Early in 2016, we are witness to a “hard assets” liquidation frenzy, the likes of which have not been seen for many years. The great commodities supercycle that was supposed to accompany the rise of the BRICs (Brazil, Russia, India and China) to economic heavyweight status has turned into a spectacular bust. The rooms once crowded with “Peak Oil” enthusiasts have long-since emptied and crude continues its plunge from the triple digits to below the thirty dollar per barrel mark.

Carmen Reinhart and Kenneth Rogoff, whose best-selling post-crisis playbook, “This Time is Different,” the one that led many to prepare for imminent hyper-inflation in the G-7, must be watching mouths agape as markets price in record-low inflation expectations. Slack capacity is everywhere. Sovereign bonds of most major countries press to ever-lower, even negative, yields. Inflation is dead.

In theory, the post-crisis financial world was not supposed to work this way. The Nobel laureates told us that major financial crises, such as we saw in 2008-09, presaged more inflation and higher government bond yields, not lower ones. How could they be so wrong? The best answer I can think of is Yogi Berra’s: “In theory there is no difference between theory and practice. In practice there is.”

Managing fixed income, we don’t need to predict every aspect of the economy. However, there is a call we cannot avoid. Do we occupy a position in the long end of the curve, where bond prices rise with falling rates and fall with rising rates? Or do we stay at the short end of the curve where changes in the yield curve have little effect on bond prices? I won’t keep you in suspense. I am in the short duration camp. You may have figured that from our average duration in the Pender Corporate Bond Fund of less than two years. Let me explain our position.

If Interest Rates are Cyclical, the Cycle Bottom Must Be Near

Are declines in government yields secular or cyclical? I know, there are very smart people who write about quasi-permanent “liquidity traps” and “the new normal.” They sound very compelling when they argue in favour of rates staying lower for longer than you or I can imagine. But then I look at the picture below.


United States 10 Year Treasury and Baa Corporate Bond Yields 1923-2015         Source: World Economic Forum

Breathing in, breathing out. Rates rising, rates falling. This picture seems so natural and smooth. Are there compelling narratives and powerful forces that explain why we are pushing towards the zero bound? Of course there are. Just as there were similarly compelling narratives about inflationary spirals in the late 1970s.

We may be wrong, or early, or both. But this looks like a cyclical market to me, and we appear to be much closer to the bottom of the historic range than the top.

Long Duration Positioning is a Crowded Trade

Almost no bond managers who have the freedom to choose duration are running short duration portfolios right now. According to Morningstar, over 85% of bond funds are in excess of two years average duration with most over five. And the few funds that do occupy the short duration positioning are typically mandate-driven short duration funds.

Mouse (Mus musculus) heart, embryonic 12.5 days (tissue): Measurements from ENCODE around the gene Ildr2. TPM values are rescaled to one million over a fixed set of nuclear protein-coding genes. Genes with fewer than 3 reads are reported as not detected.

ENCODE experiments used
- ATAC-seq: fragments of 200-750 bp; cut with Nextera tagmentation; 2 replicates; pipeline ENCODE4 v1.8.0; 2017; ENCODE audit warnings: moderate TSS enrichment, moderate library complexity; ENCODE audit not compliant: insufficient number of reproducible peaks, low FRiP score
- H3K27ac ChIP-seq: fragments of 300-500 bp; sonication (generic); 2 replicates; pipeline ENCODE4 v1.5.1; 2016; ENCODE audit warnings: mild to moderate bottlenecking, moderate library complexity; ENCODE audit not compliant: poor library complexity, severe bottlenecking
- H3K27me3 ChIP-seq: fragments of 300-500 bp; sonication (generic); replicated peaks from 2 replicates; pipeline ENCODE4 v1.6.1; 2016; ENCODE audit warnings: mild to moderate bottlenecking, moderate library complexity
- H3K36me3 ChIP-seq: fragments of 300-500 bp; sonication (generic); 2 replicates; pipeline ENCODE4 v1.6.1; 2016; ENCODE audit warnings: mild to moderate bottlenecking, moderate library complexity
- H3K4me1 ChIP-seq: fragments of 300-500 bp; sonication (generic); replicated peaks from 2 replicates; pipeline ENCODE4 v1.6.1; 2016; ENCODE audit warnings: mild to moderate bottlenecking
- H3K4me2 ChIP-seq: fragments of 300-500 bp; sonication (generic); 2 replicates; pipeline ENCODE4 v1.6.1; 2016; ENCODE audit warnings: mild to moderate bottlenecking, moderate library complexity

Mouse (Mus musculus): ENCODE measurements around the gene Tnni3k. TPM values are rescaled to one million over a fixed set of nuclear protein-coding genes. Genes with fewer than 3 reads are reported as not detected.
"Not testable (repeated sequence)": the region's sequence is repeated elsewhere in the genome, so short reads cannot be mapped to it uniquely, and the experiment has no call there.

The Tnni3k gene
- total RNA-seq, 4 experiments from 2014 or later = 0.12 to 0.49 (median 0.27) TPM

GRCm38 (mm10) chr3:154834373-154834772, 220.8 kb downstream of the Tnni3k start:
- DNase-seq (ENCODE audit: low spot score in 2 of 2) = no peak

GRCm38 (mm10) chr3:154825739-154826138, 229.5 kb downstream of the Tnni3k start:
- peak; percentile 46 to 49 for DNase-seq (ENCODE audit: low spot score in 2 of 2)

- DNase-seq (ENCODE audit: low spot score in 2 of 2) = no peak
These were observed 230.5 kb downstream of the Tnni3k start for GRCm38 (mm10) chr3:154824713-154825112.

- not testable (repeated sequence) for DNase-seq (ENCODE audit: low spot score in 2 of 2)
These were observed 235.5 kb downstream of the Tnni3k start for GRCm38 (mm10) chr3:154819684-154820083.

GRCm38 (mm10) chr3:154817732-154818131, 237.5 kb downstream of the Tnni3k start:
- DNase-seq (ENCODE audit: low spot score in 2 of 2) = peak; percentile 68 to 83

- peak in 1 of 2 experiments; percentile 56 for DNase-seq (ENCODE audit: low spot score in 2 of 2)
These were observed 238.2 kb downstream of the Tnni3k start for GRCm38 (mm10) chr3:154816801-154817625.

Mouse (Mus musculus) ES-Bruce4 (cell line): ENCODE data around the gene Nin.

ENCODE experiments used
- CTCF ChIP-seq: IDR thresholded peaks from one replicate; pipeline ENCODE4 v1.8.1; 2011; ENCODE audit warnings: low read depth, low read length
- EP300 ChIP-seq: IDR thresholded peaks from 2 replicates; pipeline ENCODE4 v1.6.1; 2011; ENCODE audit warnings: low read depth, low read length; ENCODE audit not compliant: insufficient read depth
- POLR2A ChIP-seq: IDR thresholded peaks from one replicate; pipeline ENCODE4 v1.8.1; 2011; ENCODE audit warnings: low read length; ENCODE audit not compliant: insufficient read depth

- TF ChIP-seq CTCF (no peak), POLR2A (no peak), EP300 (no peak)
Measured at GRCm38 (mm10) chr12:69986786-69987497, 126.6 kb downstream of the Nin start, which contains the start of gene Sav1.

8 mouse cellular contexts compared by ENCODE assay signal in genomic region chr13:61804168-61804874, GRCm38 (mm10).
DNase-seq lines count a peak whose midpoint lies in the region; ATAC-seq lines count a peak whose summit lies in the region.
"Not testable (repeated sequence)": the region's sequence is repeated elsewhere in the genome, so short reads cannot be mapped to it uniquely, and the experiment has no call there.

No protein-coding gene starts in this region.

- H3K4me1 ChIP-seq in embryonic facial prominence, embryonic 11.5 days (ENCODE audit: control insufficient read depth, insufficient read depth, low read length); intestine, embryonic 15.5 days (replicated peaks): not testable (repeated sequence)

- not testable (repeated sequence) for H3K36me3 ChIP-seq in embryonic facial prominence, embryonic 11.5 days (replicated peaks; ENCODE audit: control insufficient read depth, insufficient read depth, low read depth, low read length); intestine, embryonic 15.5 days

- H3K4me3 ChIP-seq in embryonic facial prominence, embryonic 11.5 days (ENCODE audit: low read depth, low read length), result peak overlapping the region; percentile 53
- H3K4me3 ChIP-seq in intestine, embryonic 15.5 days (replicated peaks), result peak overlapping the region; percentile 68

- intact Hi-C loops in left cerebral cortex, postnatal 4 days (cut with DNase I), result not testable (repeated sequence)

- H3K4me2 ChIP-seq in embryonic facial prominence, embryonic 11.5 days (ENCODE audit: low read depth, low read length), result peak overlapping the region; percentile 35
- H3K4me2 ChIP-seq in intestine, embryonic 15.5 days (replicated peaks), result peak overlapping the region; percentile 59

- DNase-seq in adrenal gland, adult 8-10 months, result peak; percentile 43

There are a number of reasons for the positioning of the majority of fixed income portfolios. The most important one is that rates at the long end of the curve are somewhat higher than they are at the front end. In an era where returns after fees are generally very low, every little bit helps. In addition, the trend has rewarded this positioning, with only short counter-trend breaks of rising rates, for more than thirty years. Short duration managers, as a rule, would have underperformed for most of recent history.

Financial assets, at least in large quantities do not behave like Wayne Gretzky. They accumulate at places where the puck has been, not where it is going. This alone doesn’t mean a reversal in the trend of the yield curve has to happen tomorrow, but it is hard to imagine a major trend change of this nature without the bulk of assets being positioned in the wrong place. And right now, the bulk of managed bond assets are at long tenors that are quite sensitive to changes in interest rates.

The Upside and Downside Trade-off is Positive for Short Duration

Another reason to be close to the short end of the curve compared to the long end has to do with the simple math of upside and downside. The twelve month return calculation of a one year duration bond the return calculation is as simple as earning your yield to maturity less any credit costs.

But think about the situation for long-dated bonds. If you own the thirty year US Treasury bond, and rates stay the same for one year, then your result will be 2.8%. If rates return to the all-time low 30 year yield of 2.2%, your upside over one year would be 2.8% in coupon and 14% in price increase of the bond. That’s the upside. But if, on the other hand 30 year rates return to a historically unremarkable level of 5% then that 30 year bond price will decline by -33%. While the numbers are less dramatic at shorter points in the curve, the implications are the same — rates rising just a couple of points from current levels will create larger losses for investors than the gains that might result from hitting all-time record lows.